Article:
Recently we hosted a webinar with the Office of the CIO for the State of Iowa, and the Iowa DOT, to discuss their online government forms initiatives. You can watch the webinar replay here, or read the transcript below.
The forms discussed in this webinar are located here:
Dawn Connet (DC)
I'm Dawn Connet, and I am the government services coordinator inside the Office of the Chief Information Officer (OCIO). Our office is the IT department of the state government. We work across the enterprise through all the state agencies to help them improve their interactions with Iowans, and make it easier for Iowans to conduct business with and get information from these agencies.
I work with all the agencies to try to improve the communication and the engagement and the delivery of services. Our office itself has about 200 employees in it. We support all agencies and interaction with all Iowans, which is about 3 million in the state of Iowa. We have been working with SeamlessDocs now for about two years.
Cherice Ogg (CO)
I’m Cherice Ogg, and I am on our web team at the Iowa department of transportation, which is a state agency. So Dawn and I work very closely on these initiatives.
We have over 2,700 employees and our responsibilities at the DOT include construction and maintenance of our primary highway system, licensing of drivers, and the planning and programming for aviation, rail and public transit. I specifically lead our three person web team and we're responsible for managing https://iowadot.gov. I've also been assisting our forms manager to convert all of our forms into SeamlessDocs, which we've been doing for a little over a year now.
Can you each give a quick overview of what you've built for the State of Iowa?
[DC] The state of Iowa actually has identified that we had a challenge in accepting electronic payment from Iowans. We did a study actually almost four years ago now where we analyzed the payments that come into the state and we've done a super job over the last 20 years integrating the big applications - for example, the drivers license system is online. You can renew your driver's license and pay for that online, and for this types of applications the big heavy lifting was done.
What we discovered is that there were still 1.6 million checks or cash payments that still came into this state. And the reason for that is: at one department they might accept 36 transactions in the course of the year for a particular kind of a license; or they might accept a 1000 transactions, but they are $10 a piece, and it doesn't make sense to build a full system, a front and backend, and spend a quarter of a million dollars or more to build a system to take payment when you need a simple form and you need to be able to take payment.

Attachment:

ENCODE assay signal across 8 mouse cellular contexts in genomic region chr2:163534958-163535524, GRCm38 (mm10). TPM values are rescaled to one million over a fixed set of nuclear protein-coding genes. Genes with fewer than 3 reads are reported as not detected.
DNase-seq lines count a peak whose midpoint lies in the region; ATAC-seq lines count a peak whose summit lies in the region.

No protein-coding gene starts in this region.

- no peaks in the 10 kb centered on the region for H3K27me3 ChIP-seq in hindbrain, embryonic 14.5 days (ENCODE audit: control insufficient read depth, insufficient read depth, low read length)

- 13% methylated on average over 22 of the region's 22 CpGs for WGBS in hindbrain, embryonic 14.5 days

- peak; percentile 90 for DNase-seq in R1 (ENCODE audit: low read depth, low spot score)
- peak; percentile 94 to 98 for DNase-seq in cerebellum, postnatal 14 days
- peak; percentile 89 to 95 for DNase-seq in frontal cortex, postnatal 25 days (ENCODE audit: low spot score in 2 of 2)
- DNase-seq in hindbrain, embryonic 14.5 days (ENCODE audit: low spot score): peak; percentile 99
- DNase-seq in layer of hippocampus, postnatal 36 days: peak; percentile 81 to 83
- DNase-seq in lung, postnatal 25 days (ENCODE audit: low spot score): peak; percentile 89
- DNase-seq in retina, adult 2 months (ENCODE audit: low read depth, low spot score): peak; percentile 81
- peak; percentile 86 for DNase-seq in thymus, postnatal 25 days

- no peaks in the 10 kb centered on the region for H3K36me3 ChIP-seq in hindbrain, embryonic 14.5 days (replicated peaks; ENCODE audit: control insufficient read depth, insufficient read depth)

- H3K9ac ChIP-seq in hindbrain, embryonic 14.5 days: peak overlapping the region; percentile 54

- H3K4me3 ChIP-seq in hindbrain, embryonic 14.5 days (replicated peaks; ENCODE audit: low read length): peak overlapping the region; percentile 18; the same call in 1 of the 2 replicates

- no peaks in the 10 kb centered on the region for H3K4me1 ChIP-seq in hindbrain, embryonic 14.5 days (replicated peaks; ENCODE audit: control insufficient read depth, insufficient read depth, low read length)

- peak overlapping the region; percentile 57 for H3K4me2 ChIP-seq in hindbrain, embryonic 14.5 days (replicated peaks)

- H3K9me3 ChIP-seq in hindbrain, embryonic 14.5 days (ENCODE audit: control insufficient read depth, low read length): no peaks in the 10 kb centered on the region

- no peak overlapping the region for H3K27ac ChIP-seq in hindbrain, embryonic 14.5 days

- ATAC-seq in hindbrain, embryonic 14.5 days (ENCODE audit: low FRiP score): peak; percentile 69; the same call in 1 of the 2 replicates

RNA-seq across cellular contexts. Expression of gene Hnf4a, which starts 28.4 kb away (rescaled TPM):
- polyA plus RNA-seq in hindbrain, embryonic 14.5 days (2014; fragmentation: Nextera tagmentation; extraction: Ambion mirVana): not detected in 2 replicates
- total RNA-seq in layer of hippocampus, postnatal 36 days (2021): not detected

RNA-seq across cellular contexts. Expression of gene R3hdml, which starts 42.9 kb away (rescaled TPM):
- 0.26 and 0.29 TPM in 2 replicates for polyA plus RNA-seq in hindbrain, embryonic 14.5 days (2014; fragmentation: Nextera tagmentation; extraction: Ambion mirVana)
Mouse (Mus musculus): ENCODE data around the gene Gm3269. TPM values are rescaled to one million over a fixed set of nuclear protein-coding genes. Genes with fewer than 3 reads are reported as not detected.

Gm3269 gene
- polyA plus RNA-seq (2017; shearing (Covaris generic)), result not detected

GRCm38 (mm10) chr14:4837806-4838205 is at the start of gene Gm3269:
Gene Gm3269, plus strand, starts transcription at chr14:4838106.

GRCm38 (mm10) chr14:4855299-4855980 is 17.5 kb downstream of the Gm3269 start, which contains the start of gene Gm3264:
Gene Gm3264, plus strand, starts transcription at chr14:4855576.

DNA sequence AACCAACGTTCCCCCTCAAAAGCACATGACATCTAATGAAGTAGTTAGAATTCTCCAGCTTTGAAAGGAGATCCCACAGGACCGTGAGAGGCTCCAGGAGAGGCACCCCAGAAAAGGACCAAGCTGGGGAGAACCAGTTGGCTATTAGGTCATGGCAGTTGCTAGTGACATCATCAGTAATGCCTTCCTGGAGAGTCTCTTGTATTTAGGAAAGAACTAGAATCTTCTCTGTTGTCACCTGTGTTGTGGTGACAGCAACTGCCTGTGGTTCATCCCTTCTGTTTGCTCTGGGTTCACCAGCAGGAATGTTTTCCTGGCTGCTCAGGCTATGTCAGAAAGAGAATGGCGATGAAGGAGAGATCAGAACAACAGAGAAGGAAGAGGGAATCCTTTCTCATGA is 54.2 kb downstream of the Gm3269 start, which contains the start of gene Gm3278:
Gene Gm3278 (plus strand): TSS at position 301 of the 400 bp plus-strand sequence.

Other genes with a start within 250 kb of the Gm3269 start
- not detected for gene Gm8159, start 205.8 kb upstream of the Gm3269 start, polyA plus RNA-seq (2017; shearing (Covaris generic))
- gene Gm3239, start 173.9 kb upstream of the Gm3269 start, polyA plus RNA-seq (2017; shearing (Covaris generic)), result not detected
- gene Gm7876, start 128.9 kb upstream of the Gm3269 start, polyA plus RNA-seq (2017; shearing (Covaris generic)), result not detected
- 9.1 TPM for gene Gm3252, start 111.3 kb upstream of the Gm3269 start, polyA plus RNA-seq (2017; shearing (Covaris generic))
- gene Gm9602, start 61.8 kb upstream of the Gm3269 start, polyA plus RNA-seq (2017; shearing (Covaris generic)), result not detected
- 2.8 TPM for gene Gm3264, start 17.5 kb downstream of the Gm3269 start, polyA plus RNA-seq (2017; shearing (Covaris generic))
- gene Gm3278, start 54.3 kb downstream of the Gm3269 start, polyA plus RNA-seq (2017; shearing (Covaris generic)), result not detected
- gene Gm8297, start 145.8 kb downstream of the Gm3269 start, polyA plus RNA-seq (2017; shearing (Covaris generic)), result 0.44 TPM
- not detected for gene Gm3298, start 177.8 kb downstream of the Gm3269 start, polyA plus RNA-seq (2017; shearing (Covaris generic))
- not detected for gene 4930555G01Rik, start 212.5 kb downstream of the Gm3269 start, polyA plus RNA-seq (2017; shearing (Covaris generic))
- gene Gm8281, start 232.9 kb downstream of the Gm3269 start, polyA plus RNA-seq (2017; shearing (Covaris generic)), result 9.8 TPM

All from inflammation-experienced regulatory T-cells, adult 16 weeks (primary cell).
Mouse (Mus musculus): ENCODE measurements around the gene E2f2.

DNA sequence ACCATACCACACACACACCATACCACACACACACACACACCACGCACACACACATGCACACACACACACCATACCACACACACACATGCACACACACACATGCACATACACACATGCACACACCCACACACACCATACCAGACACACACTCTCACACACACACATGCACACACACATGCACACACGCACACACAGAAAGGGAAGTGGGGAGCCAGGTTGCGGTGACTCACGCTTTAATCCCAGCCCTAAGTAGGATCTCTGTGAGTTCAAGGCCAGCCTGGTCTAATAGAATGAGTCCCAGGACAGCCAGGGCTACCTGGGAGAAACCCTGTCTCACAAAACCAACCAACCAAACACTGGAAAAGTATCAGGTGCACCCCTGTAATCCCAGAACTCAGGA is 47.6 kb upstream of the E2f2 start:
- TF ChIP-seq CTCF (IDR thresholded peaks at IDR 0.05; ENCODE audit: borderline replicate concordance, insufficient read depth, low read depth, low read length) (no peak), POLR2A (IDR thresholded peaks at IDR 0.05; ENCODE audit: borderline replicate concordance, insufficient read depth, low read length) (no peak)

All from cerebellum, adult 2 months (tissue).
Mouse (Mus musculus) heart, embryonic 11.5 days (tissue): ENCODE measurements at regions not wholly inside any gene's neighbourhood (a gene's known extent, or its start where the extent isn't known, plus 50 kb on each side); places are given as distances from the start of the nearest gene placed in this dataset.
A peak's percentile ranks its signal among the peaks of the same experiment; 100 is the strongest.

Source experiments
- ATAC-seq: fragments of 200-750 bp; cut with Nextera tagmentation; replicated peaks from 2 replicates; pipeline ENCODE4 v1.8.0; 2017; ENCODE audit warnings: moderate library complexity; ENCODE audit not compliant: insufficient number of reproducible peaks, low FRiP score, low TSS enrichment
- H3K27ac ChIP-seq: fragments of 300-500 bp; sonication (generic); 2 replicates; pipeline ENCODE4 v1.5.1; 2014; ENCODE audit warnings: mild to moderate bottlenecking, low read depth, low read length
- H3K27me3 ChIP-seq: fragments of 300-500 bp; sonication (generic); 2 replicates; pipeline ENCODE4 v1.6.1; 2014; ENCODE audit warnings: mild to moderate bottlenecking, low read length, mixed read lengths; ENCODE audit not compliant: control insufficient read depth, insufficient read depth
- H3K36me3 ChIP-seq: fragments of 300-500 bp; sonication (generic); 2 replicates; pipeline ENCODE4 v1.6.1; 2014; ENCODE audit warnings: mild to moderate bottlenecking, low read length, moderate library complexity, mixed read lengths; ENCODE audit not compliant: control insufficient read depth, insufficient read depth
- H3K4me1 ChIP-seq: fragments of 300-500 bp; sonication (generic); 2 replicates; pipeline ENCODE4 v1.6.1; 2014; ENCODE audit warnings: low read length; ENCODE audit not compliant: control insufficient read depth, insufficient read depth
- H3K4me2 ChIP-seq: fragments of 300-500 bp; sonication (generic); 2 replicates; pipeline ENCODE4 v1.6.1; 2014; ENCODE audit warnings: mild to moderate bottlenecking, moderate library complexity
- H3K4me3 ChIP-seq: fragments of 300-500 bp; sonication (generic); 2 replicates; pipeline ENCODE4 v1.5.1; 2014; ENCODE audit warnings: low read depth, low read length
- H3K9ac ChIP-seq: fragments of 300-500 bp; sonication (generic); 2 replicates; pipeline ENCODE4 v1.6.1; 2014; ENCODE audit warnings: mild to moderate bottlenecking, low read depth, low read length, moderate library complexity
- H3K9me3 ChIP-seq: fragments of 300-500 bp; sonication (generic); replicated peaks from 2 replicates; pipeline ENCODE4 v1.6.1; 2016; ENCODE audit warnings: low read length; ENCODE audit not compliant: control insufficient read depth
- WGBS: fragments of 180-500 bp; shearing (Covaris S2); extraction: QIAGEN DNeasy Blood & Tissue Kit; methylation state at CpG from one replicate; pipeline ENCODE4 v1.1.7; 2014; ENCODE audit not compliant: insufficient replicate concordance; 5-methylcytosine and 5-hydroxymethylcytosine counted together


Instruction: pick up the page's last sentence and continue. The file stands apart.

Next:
So based on that, we evaluated the marketplace and SeamlessDocs was one of the vendors we evaluated. They offered the best functionality to allow us to leverage the platform across all the agencies.
(A screen shot of the Service Center created by the Iowa OCIO.)
When we worked with SeamlessDocs initially we also asked that they would build the integration into the state's payment platform which was very unique to Iowa. We required that the funds be directly deposited into the state's bank account—we're prohibited from using a PayPal or Stripe and some others—and SeamlessDocs was able to do that work for us.
We piloted with a couple of agencies and created the electronic payment integration, which is hugely successful in helping us solve our initial problem. But then we moved on from there and in February of this year, we made the platform available to all agencies and did training.
For example, the department of natural resources (DNR) makes its W-9 form available online. When a vendor is going to work with the DNR and do mowing at a state park, we need to collect a W-9 from them. SeamlessDocs gave us the template for this form and it's great because the DNR gets this information electronically now, and it makes it easier for the small business person contracting with us because they don't have to mail something in now.
(A screen shot of the W-9 form created by the Department of Natural Resources.)
I should mention that the State of Iowa purchased SeamlessDocs through the state's master contract with Insight. That meant we were able to purchase the platform and make it available to all agencies to use. We are funded centrally so that there's no cost for an agency to use the platform. Other than if they're using the electronic pay piece of the electronic payment piece, we do charge them a dollar per form for that transaction. Then we're giving each agency a single license. So if additional users want to use the system, then we bill them for the cost of those additional licenses. But a lot of our agencies with multiple forms really, they don’t need additional licenses. We now have 22 agencies actively using the system.
Could just talk us through a little bit on this Iowa insurance division form?
[DC] Absolutely. I grabbed this form as an example because this form has a nice flow to it because you have the display, the instructions and the information about the cost up front. So before people get started filling out the form, they understand that they're going to have to make payment. I think that's one of the nice features that we can use from a design perspective with SeamlessDocsDocs.